Bundee Aki goes down kicking and screaming as Munster march on
"Five minutes of work. Let's go!"
Bundee Aki was not even supposed to be playing today. That, in itself, was a strange decision but a late injury pull-out was the correction we all needed.
He travelled to Dublin as back-up and was drafted onto the bench when Matt Healy withdrew from the matchday squad. He was handed the No.23 jersey and found himself on the pitch after on 24 minutes, with Connacht down in a hole and trailing 14-0.
What followed, thanks to the opponents, some fierce collisions, his competitive nature and the lack of crowd noise, made for a fascinating study of the man.
Even before Aki was brought on for the concussed Tiernan O'Halloran, he was playing a role in the game. Warming up behind the goal-posts, and walking back and forth to the team bench, Aki was a vocal cheerleader for his side. Abraham Papali'i, his fellow Kiwi, was getting the loudest cheers as he careened into Munster bodies with ball-in-hand. "Woooooooo! Yeahhhhh!" came the scream as the Connacht No.8 bounced CJ Stander back on one carry.
Aki and Papali'i shared the pitch together for all of two minutes, unfortunately. The Connacht forward had been incensed that referee Frank Murphy had penalised him on one carry. Perhaps seeking to right that perceived wrong, he crunched into Conor Murray with a tackle that started high and slipped higher, into the neck of the Munster scrum-half. Murphy flashed the red card and an apologetic Papali'i was done for the day.
Aki urged his teammates on. Only one angle, on the stadium's big screen, looked iffy so some of the Connacht players may have felt aggrieved with the call, especially after Conor Oliver had been sin-binned early in the game.
Their sense of indignation threatened to bubble over, on 34 minutes, when Shane Delahunt was sent off for ramming a forearm into the neck of CJ Stander on a carry. When the westerners sit down to review the game, both players may put their hand up over questionable tackle and carrying techniques.
Munster scored their third try of the game after 37 minutes and, at 21-0 down with nothing left to play for in their season, few would have grumbled too loudly had they packed it in and played damage limitations. Aki was not having it, though, and he was backed up by the likes of Caolin Blade, Conor Fitzgerald, Tom Daly and Quinn Roux.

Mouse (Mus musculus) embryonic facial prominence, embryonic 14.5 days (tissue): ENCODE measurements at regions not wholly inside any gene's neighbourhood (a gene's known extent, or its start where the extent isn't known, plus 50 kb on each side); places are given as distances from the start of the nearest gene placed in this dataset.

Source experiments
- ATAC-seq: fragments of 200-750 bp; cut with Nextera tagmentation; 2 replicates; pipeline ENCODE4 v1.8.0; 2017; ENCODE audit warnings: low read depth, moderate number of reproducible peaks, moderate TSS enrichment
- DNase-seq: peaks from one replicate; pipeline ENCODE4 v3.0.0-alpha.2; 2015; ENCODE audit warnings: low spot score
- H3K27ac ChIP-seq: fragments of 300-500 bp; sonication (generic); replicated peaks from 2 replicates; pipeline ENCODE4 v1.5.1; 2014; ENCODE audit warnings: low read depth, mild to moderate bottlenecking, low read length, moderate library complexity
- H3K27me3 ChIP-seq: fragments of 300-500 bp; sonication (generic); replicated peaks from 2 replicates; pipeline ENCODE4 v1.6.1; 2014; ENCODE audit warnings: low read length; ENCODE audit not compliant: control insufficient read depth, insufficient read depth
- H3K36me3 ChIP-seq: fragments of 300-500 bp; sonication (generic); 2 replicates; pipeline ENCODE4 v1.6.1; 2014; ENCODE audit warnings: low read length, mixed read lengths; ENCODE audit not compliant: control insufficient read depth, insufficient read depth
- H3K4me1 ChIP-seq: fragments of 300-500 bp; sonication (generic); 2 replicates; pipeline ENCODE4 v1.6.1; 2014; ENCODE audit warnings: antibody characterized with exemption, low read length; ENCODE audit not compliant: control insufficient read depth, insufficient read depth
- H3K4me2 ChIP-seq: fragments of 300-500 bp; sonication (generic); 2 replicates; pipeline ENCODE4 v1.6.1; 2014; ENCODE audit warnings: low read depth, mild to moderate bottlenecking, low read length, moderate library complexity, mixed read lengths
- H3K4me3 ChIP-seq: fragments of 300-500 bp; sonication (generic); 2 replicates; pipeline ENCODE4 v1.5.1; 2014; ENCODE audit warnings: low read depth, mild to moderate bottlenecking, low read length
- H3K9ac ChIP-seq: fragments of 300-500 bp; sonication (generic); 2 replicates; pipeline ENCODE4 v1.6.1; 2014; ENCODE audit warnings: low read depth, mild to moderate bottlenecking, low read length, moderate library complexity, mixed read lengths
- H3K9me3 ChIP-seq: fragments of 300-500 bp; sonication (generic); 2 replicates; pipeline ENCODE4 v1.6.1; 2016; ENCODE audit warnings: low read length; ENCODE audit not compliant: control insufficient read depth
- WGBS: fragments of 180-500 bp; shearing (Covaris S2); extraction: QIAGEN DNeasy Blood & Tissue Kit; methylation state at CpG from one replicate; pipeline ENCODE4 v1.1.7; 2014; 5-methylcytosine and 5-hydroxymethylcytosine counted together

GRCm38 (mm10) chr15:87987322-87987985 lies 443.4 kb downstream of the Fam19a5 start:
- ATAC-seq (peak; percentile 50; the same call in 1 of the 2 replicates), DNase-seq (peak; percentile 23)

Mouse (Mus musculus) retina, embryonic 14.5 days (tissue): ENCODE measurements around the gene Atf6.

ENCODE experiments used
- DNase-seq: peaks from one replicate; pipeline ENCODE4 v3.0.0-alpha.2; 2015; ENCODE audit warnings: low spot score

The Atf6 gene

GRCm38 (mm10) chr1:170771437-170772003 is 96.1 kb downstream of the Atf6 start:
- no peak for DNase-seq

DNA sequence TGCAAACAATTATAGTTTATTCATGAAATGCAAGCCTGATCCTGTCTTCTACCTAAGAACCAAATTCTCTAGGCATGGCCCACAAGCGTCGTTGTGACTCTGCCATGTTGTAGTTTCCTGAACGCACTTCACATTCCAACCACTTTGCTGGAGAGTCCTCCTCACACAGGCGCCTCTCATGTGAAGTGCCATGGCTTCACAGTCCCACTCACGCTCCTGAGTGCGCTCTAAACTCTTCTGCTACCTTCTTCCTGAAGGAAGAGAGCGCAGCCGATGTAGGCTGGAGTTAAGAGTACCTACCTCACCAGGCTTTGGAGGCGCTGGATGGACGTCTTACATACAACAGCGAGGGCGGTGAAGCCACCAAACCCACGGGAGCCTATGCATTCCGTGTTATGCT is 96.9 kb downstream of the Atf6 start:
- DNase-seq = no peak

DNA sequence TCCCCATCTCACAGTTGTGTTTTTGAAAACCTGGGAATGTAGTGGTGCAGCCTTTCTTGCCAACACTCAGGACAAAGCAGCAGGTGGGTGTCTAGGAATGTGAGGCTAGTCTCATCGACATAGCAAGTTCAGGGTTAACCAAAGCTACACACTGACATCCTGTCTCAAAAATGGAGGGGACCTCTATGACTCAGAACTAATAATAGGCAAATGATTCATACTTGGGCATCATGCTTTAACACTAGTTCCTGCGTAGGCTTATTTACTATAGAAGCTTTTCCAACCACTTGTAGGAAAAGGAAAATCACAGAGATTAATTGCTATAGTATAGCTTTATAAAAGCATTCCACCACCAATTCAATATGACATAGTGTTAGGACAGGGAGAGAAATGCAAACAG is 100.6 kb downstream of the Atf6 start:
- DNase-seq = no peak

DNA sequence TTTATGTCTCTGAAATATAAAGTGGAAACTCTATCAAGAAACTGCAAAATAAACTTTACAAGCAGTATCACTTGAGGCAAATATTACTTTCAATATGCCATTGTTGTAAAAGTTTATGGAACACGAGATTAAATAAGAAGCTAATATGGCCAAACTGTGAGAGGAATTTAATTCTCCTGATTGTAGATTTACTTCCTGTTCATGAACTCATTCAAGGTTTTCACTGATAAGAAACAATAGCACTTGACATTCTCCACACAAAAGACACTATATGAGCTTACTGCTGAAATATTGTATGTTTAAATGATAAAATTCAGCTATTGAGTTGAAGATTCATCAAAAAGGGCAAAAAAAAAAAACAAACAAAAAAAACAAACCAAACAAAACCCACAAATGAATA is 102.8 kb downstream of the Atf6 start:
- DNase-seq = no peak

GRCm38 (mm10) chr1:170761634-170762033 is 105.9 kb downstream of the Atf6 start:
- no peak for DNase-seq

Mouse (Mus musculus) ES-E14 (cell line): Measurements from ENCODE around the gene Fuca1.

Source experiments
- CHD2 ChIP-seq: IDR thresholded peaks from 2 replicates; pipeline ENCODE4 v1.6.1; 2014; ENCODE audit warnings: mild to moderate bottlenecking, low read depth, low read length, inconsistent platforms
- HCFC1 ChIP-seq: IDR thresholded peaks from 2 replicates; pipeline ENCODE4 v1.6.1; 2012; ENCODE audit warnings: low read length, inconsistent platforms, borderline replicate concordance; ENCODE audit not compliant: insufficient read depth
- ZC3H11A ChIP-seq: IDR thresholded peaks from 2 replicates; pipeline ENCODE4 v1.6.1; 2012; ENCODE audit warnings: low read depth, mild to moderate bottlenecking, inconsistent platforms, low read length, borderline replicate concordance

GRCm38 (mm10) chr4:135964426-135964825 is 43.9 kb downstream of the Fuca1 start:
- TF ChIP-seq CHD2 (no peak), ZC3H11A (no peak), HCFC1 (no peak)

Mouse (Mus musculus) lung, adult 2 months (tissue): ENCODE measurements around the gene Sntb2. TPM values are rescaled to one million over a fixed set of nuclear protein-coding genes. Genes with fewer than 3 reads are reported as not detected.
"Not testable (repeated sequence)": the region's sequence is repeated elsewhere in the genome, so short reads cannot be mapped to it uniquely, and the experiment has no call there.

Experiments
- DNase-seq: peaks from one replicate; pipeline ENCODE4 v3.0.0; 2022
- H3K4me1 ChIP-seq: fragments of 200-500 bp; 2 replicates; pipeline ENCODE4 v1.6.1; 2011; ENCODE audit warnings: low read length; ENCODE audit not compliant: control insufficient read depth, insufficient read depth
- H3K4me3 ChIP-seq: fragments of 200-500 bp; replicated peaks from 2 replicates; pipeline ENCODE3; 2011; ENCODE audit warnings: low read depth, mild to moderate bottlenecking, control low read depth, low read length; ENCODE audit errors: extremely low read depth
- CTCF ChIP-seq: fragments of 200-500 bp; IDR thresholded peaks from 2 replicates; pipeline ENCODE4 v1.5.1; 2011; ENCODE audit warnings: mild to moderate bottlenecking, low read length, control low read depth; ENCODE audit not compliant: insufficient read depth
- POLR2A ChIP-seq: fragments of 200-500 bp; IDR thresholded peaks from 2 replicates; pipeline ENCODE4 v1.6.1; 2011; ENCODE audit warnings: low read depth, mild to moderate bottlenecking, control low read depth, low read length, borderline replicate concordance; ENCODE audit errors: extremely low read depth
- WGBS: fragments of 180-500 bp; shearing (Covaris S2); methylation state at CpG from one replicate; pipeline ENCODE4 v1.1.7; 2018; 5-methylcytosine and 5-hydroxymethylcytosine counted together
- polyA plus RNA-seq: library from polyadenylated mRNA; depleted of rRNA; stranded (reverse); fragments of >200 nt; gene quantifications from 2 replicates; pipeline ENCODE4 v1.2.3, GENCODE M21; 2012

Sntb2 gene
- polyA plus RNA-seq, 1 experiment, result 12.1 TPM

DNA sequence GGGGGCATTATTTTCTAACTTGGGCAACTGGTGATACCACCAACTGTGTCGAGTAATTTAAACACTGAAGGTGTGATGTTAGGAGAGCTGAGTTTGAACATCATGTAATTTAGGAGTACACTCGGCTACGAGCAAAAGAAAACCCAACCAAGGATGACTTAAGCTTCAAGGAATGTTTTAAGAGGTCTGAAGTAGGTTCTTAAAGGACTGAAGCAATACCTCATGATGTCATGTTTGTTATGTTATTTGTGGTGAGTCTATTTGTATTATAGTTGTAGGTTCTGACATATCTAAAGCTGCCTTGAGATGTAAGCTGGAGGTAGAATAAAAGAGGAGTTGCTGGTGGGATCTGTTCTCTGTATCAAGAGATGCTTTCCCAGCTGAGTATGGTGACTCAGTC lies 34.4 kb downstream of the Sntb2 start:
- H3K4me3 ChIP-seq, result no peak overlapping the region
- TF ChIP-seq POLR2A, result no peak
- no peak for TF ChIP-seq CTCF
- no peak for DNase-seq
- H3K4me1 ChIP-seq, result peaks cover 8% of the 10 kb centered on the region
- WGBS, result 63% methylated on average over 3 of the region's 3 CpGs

Aki delivered the talk under the posts and Connacht sought to land some blows before the half-time break. Getting on the scoreboard, in some shape or form, was the goal. The 13 men played superbly for the next seven minutes as they pressed for a score that would give them something to build from [or cling onto, at least]. Munster, feeling the pressure, gave away a string of penalties and both Tadhg Beirne and Peter O'Mahony were sin-binned.
The half ended with an Aki try and both teams playing with 13 men. Everyone needed the break.
Connacht needed to score in the first six minutes of the second half, when there was parity in terms of playing numbers. Munster conceded three penalties during that period but Murphy kept his cards in his pocket.
Munster weathered the early pressure and solid counter-rucking from Niall Scannell forced a turnover that was effectively ended the contest. Keith Earls was denied a try in the corner but, on the next play, Conor Murray's bullet pass saw the returned Beirne hit a gap in the Connacht line and the bonus point was secured.
When Andrew Conway helped himself to his third and fourth tries in the space of eight days, Munster were 42-7 ahead and in danger of making it very ugly.
Still, Aki was talking, hollering and cajoling. He was finding inspiration in small victories all over the pitch. Whenever a turnover or penalty was won, you would hear the Connacht centre screaming his encouragement or see him jogging over to slap some backs. Conversely, whenever Munster had a big moment, you would hear his name being called out by the men in red. He was giving juice to both sets of players.
And then there was his ongoing feud with Munster flanker Chris Cloete. It is unclear whether there is history - stretching back to other inter-pro battles - between the two or if this was a fresh beef, but it was plenty meaty.
Whenever either man got the chance, they would go at it. They would find each other in open play, or at the breakdown, and take cuts off each other.
Aki, at one stage, found Cloete over on the left wing and delivered a lusty tackle into the South African's ribs. Cloete bounced out of that and into another tackle before getting penalised for holding on to the ball. Aki was waiting for him. Standing over Cloete as he rose from the turf, he let him have a couple of 'Woooooo's' before rejoining his teammates.
Cloete had the penultimate laugh as he found Aki - just to remind him of the newly updated scoreline - when James Cronin crashed over for Munster.
Aki responded to that jibe by making an excellent line-break that almost got him his second try of the day. It was almost as Keith Earls leapt on his back to add that to his bulging portfolio of try-saving tackles.
Connacht did get the final try of the game - and their season - when Jonny Murphy finished off a passing sequence over in the far corner. 49-12 and a lop-sided scoreboard but one that did not do full justice to the long periods of fight Connacht managed.
And there, with five minutes to go and his team trailing by 37 points, was Aki yelling at his teammates that they had five minutes of real work to do before their season was over.
Munster march on to a Friday evening semi-final with Leinster while Connacht will take a few weeks off before returning to rip into 2020/21. One hopes Andy Friend is given some leeway to bring in a couple of fresh bodies and provide some more support to the likes of Aki.